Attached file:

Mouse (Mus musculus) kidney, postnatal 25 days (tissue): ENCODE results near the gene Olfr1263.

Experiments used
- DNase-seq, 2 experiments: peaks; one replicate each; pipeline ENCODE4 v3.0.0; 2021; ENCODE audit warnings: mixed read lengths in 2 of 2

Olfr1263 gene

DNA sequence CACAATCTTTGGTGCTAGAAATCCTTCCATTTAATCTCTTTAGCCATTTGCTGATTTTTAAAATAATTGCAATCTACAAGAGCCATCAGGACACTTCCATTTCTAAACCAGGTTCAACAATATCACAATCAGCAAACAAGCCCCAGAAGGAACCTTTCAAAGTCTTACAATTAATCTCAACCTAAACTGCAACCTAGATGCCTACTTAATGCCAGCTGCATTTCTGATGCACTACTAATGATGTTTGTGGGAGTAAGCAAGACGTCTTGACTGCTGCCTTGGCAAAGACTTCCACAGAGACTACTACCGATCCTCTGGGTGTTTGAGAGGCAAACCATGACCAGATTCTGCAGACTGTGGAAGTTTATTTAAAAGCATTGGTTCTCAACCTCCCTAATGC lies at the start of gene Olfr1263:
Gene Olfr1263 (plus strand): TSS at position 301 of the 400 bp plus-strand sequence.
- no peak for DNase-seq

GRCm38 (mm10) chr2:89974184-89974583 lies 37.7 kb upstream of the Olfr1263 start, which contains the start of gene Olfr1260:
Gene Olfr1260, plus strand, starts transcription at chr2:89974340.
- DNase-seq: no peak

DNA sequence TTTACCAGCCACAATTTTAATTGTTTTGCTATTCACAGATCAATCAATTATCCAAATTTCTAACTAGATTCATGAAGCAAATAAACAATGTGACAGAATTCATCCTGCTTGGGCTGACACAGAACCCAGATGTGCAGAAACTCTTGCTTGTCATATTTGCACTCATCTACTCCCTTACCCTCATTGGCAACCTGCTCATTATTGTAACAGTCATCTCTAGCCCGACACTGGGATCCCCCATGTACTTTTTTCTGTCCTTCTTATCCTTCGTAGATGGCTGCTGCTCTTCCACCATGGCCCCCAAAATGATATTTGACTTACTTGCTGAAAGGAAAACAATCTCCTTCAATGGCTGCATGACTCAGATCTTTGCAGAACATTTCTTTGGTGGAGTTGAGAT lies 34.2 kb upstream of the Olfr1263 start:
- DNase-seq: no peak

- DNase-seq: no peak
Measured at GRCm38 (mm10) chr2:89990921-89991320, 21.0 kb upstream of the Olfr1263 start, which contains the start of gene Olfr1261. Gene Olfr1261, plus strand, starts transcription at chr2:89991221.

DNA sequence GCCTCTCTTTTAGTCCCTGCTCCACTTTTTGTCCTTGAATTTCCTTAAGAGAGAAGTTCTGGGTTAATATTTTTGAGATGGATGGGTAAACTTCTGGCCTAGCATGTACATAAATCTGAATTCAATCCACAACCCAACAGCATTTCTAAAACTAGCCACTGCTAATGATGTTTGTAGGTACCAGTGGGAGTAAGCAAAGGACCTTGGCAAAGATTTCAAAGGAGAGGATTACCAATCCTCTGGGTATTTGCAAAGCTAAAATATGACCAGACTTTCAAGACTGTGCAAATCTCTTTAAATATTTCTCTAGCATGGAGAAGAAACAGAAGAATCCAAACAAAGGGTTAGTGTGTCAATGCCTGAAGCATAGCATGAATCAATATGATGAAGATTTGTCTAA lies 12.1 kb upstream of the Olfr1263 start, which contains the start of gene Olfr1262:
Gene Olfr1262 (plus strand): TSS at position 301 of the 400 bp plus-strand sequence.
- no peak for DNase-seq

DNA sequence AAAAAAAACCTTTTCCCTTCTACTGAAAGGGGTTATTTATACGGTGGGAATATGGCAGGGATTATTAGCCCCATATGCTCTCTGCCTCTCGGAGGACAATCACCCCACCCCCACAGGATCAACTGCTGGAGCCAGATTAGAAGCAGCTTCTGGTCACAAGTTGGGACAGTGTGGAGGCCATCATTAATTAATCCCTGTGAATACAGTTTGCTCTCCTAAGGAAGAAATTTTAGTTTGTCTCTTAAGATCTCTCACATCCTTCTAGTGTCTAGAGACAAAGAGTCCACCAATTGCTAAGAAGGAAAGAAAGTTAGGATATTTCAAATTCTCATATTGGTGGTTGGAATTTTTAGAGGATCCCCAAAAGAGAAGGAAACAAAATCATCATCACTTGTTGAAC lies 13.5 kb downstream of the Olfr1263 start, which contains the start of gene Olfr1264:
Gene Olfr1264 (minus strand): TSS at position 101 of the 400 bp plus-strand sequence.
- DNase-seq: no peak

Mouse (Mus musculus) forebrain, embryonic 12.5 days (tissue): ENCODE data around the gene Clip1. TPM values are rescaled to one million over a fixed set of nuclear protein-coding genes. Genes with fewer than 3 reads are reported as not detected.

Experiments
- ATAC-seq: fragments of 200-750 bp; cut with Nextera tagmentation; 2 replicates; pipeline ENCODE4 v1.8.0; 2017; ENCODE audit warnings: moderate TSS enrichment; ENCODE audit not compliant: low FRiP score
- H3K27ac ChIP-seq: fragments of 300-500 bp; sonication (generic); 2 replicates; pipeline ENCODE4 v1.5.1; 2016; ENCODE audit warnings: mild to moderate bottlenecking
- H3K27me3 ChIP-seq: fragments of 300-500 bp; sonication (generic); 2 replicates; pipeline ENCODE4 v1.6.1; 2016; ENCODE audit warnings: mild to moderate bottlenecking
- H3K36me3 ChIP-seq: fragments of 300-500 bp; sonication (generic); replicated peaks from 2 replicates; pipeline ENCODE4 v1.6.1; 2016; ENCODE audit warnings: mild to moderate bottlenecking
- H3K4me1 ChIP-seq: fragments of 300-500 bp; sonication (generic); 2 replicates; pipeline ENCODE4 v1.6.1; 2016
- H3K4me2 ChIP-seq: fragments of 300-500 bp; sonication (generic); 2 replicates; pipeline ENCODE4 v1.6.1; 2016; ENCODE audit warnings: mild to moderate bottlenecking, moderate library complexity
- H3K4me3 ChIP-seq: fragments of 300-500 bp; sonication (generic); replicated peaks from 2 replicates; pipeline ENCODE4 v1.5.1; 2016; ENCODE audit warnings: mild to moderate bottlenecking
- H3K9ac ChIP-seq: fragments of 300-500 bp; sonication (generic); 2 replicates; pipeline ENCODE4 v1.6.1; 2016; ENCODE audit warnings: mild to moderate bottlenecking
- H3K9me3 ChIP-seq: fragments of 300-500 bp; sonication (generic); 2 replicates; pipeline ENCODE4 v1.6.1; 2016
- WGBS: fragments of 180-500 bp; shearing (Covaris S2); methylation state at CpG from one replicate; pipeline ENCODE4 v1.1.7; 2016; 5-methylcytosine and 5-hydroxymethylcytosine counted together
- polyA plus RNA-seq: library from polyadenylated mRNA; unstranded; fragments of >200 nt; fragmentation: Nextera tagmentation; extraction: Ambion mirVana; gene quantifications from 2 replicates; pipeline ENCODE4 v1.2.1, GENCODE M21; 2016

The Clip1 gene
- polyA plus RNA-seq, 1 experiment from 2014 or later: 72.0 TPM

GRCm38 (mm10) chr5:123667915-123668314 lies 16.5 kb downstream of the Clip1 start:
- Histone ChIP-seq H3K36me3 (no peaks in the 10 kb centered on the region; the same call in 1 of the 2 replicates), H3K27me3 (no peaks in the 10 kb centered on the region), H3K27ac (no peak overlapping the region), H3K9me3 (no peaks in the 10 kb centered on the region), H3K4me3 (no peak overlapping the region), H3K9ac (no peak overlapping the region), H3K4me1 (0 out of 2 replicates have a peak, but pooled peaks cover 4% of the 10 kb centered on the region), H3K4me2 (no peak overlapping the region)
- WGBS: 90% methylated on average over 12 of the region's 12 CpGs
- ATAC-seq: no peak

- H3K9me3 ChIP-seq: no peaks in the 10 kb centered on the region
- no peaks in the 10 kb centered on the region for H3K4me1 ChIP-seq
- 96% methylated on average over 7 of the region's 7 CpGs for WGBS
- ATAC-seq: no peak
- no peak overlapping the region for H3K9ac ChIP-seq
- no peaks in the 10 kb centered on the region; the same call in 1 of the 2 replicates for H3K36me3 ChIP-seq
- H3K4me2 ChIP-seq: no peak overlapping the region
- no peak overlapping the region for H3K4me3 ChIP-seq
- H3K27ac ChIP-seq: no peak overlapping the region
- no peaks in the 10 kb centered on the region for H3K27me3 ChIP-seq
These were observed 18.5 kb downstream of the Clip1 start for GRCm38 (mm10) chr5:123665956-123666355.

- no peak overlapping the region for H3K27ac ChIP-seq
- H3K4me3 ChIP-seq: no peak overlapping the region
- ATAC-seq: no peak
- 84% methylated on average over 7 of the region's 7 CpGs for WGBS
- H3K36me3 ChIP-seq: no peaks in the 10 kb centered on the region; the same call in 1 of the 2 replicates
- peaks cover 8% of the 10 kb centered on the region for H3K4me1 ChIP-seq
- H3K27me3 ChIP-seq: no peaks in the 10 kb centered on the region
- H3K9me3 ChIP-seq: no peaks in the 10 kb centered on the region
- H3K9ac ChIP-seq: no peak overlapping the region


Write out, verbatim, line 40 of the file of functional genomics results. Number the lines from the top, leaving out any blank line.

- H3K9me3 ChIP-seq: no peaks in the 10 kb centered on the region